The early 1980s were an interesting time for drummers. With the rising prominence of studio technology, the ever-polarizing metronome and eventually the drum machine, record producers hoping to ignite dancefloors worldwide were in search of pinpoint accuracy during the recording process. Making records became so meticulous that the inconsistent yet charming human feel that defined the music of prior decades was snipped at the cutting room floor. Flashy tom fills, odd meter breakdowns and rudimental solos may have been at the core of most drummers’ hearts, but those able to play hypnotically and compete with machines were the ones able to keep their jobs.
This group of blue-collar timekeepers were known as studio drummers, and although they kept the party pumping and the records on the charts, their names rarely went further than the album credits. Brooklyn native Leslie Ming was one of the key rhythm innovators to usher in the dance groove that defined the R&B charts during the Reagan era, but his musical training on the streets of New York in the 1970s gave him a back pocket full of funk that places him squarely in the pantheon of great funk drummers – studio or otherwise. From drumming through a turbulent childhood in the 1960s to helping craft Madonna’s debut album, Leslie Ming is a true groove savant.
You had an interesting childhood growing up in Brooklyn in the 1960s. Things were a bit turbulent for you early on. How did you discover music through all of that?
That was heavy, man. I came to Brooklyn in 1963 – my parents are both from Cuba. I was born here, but we were back and forth. My mom died around ’63, I saw her die and that was…whew… Those were terrible days for a hot second. There was so much going on with the Bay Of Pigs invasion, with the political climate and everything. So I started banging on stuff just to let go of the anxiety. I moved to a foster home in Bushwick around ’64, right after Kennedy got assassinated, so it was very tumultuous times.
So basically what made me discover music was being displaced from my family and being in a new environment [where] I didn’t have many friends. The friendliest thing to me was the radio. The ’60s were a time of figuring out who I was, and I was totally into the flower power and love. I’d be listening to the Beatles, Rolling Stones, Stevie Wonder [and later], Sly Stone. I was around a bunch of musicians in Bushwick and [at school] I started out with sax and trumpet. But then I stumbled into drums because they had no saxes and trumpets left, all they had was sticks! I didn’t know I was going to be a drummer [at that point], but the drums always made me feel alive.
The Vietnam War was going on at the time, and I saw a lot of families decimated by it – music was a dreamscape. It kept your mind off the craziness.
You mentioned Bushwick being a hotbed for musicians in the late ’60s and early ’70s and that’s not the first time I’ve heard that.
Crown Heights Affair was around the corner and there was Willie Feaster & the Mighty Magnificents before that. They were into showmanship, so I got into the theatrical aspect of rhythm by watching them. Every other block was a band. We had Latin bands, funk bands, rock bands, fusion bands. I would go to some of these block parties. They would have two or three bands that would come in for competition and these concerts were like, right in the middle of the street. You’d have the fire hydrant going on one side and down the block, you have an impromptu stage with two or three groups playing. I would watch these groups in awe. Coming up from 1963 to about 1973, I learned so much from just watching street drummers. The Vietnam War was going on at the time, and I saw a lot of families decimated by it – music was a dreamscape. It kept your mind off the craziness.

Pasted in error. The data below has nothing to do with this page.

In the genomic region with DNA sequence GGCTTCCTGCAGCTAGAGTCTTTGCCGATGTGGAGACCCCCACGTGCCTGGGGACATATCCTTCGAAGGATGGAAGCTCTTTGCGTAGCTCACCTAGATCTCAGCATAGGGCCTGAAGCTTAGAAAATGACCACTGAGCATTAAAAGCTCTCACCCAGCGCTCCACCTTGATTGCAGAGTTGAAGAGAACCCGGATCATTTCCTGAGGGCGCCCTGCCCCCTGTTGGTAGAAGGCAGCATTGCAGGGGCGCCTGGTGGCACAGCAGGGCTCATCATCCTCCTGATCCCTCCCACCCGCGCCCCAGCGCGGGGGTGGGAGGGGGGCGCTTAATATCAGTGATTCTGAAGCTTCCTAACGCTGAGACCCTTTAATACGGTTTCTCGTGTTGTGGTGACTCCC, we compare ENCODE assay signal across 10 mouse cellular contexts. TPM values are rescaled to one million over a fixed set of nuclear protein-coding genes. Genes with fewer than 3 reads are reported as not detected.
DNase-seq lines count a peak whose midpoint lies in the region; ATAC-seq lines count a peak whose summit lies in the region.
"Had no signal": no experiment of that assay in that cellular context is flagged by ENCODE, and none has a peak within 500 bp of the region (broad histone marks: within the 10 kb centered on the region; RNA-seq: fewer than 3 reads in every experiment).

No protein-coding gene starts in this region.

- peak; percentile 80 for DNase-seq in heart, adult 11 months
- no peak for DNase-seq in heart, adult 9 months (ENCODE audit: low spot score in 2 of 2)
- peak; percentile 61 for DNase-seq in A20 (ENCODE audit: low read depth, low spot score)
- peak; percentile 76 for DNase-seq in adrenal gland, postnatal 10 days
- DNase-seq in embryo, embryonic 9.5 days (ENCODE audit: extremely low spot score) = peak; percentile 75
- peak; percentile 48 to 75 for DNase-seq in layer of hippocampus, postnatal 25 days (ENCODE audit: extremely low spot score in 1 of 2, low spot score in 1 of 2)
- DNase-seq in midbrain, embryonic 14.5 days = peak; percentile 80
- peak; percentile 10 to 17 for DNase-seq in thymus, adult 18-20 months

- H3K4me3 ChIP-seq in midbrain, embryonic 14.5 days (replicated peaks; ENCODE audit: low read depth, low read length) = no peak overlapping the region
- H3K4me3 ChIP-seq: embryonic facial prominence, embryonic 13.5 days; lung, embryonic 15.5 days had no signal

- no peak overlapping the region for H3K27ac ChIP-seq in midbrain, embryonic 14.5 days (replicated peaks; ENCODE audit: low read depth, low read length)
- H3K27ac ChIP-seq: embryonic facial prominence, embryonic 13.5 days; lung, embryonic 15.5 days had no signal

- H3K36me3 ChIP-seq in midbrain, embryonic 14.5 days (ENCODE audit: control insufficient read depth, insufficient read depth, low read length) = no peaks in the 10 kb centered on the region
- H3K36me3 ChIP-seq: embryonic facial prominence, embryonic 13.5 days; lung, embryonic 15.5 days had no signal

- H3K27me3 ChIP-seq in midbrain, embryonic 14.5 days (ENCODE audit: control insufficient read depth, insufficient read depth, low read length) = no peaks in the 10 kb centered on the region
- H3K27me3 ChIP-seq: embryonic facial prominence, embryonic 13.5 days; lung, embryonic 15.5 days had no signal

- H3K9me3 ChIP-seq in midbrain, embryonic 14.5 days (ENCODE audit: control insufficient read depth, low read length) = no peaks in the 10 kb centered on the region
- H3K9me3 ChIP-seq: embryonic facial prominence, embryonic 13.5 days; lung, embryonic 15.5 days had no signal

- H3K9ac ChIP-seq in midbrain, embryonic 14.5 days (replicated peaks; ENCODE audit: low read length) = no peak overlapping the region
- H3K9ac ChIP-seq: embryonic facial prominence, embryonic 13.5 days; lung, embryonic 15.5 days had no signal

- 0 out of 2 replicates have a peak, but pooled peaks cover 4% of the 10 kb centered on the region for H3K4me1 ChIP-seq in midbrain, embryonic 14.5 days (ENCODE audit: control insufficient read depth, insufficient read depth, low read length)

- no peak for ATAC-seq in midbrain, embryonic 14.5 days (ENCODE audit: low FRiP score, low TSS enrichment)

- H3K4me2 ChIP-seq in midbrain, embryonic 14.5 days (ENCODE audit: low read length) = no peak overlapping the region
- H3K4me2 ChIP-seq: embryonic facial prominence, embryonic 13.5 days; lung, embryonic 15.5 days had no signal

How did you first get out there as a drummer? How old were you when you finally started gigging?
I got started with these guys Jeff and Larry Smith, they had a group called New Breed and would play with Ben E. King. On the weekends they’d do the chitlin circuit and burlesque clubs in different cities. I was underage [at the time], but I could play the beats, was really into rhythm and would listen so intensely. So in 1970, Jeff came and got me because they were looking for a drummer. Ben E. King actually went to my foster parents and [told them] he’d chaperone me if I could play with them during the summer. So I played two summers with Ben E. King, playing Atlantic City, Las Vegas and that kind of stuff.
How old were you then?
That was before junior high school, that was like sixth grade. By the time I got to junior high school I wanted to play with local bands but I couldn’t get into clubs [due to age]. So I just started recording and rehearsing with people instead. Being I was into keeping beats and patterns, they’d let me play with them and it gave me a good foundation in just playing pocket.
Kashif (then known as Michael Jones) was another young local musician who also came up through the foster care system around this same time. You two would eventually develop a long working relationship. How did you first meet?
Kashif was basically in a rival group in the neighborhood. I say rival because we all kept a competition. There were nine, ten groups in the area and we all would keep a competition to keep our musicianship up. He became a friend when we actually got in a group called Future 2000, which was a group that had more participants in it than normal. Most of the groups around that area at that time had four or five pieces. You know, two guitars, bass, drums and a piano. He got with [Future 2000] and said, “Hey, look, they really need a drummer. It’s a big group, they have like four singers, four or five horns, two guitars, drums, and bass. Do you think you can play with such a big band?” He actually got me with the group.